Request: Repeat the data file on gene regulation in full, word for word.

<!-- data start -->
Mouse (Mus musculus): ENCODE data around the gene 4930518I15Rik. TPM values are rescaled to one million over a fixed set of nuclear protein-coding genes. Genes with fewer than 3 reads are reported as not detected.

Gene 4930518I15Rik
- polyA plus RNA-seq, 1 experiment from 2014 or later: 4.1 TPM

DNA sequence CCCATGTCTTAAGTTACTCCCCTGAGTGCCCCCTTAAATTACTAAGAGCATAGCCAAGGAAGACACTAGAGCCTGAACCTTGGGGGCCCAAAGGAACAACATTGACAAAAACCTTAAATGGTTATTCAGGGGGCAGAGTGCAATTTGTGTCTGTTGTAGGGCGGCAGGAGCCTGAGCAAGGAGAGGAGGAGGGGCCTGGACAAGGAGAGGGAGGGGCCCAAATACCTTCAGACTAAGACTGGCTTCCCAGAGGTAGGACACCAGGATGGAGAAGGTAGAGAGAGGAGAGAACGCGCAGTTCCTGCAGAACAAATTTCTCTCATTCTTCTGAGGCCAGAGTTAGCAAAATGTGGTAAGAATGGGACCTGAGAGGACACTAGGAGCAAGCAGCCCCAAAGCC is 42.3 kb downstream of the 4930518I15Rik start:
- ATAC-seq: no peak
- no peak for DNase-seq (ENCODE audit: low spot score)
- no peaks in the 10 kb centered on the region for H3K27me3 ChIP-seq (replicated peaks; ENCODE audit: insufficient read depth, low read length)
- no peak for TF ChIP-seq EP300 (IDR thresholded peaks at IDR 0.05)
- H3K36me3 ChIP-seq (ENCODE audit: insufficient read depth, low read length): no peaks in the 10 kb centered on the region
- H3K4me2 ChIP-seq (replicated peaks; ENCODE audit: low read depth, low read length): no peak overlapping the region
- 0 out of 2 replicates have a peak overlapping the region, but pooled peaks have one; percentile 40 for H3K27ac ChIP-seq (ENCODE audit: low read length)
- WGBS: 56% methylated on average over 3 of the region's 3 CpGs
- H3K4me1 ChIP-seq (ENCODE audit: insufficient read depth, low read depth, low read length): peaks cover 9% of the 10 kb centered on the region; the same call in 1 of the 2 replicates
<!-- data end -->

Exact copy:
Mouse (Mus musculus): ENCODE data around the gene 4930518I15Rik. TPM values are rescaled to one million over a fixed set of nuclear protein-coding genes. Genes with fewer than 3 reads are reported as not detected.

Gene 4930518I15Rik
- polyA plus RNA-seq, 1 experiment from 2014 or later: 4.1 TPM

DNA sequence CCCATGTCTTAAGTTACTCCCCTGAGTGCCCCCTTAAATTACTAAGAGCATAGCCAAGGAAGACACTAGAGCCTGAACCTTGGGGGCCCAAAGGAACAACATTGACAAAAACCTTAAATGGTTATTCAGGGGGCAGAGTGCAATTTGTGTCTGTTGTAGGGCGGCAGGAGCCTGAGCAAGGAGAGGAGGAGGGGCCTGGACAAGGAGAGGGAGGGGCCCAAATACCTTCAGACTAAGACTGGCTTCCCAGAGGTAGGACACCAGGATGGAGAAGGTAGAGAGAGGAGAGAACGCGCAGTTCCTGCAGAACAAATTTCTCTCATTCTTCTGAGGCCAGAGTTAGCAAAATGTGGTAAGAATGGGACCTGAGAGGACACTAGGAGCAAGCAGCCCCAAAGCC is 42.3 kb downstream of the 4930518I15Rik start:
- ATAC-seq: no peak
- no peak for DNase-seq (ENCODE audit: low spot score)
- no peaks in the 10 kb centered on the region for H3K27me3 ChIP-seq (replicated peaks; ENCODE audit: insufficient read depth, low read length)
- no peak for TF ChIP-seq EP300 (IDR thresholded peaks at IDR 0.05)
- H3K36me3 ChIP-seq (ENCODE audit: insufficient read depth, low read length): no peaks in the 10 kb centered on the region
- H3K4me2 ChIP-seq (replicated peaks; ENCODE audit: low read depth, low read length): no peak overlapping the region
- 0 out of 2 replicates have a peak overlapping the region, but pooled peaks have one; percentile 40 for H3K27ac ChIP-seq (ENCODE audit: low read length)
- WGBS: 56% methylated on average over 3 of the region's 3 CpGs
- H3K4me1 ChIP-seq (ENCODE audit: insufficient read depth, low read depth, low read length): peaks cover 9% of the 10 kb centered on the region; the same call in 1 of the 2 replicates